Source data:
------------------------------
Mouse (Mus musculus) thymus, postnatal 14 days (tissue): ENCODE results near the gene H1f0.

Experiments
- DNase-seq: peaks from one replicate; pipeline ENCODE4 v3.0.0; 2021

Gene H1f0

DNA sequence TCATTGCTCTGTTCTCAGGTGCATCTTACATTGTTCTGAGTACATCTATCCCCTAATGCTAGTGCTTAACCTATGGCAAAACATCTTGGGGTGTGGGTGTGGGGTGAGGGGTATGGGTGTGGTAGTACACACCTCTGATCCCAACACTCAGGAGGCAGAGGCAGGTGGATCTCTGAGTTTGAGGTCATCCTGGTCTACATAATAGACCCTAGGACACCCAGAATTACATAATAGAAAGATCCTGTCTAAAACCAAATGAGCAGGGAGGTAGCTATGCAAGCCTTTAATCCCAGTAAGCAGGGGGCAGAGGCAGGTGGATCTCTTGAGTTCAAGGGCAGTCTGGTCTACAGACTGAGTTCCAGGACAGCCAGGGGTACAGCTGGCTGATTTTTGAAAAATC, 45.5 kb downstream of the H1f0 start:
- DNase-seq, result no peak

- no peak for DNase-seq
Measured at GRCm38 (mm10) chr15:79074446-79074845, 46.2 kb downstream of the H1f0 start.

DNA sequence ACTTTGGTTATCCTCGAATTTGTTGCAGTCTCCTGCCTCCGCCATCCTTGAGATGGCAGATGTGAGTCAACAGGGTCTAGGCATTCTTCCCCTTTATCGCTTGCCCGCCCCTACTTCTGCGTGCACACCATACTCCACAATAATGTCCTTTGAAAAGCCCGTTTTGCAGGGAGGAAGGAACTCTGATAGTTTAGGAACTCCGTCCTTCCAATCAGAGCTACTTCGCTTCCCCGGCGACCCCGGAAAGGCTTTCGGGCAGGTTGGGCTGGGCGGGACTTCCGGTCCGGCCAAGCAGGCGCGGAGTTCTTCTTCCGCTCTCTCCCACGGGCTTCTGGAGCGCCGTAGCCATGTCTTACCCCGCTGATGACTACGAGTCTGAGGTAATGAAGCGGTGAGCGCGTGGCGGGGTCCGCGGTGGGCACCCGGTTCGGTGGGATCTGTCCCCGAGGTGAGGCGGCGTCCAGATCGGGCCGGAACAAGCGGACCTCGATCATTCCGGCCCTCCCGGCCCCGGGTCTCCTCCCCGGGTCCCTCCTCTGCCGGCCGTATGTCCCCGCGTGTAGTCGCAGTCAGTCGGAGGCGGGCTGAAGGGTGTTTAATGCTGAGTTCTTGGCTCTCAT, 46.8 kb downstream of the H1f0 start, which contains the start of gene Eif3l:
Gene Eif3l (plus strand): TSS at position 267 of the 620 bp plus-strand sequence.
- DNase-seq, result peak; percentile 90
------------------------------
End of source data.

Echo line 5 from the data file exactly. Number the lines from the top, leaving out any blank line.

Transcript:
DNA sequence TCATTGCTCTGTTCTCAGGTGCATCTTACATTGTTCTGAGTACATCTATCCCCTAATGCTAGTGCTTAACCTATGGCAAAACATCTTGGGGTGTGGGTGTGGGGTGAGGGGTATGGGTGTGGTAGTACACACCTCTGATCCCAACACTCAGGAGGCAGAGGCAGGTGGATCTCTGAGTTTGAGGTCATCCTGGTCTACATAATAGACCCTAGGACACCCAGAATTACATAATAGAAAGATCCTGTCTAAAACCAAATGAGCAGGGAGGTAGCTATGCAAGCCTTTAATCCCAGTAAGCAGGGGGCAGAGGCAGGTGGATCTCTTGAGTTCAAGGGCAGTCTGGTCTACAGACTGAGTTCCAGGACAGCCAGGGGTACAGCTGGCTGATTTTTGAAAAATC, 45.5 kb downstream of the H1f0 start: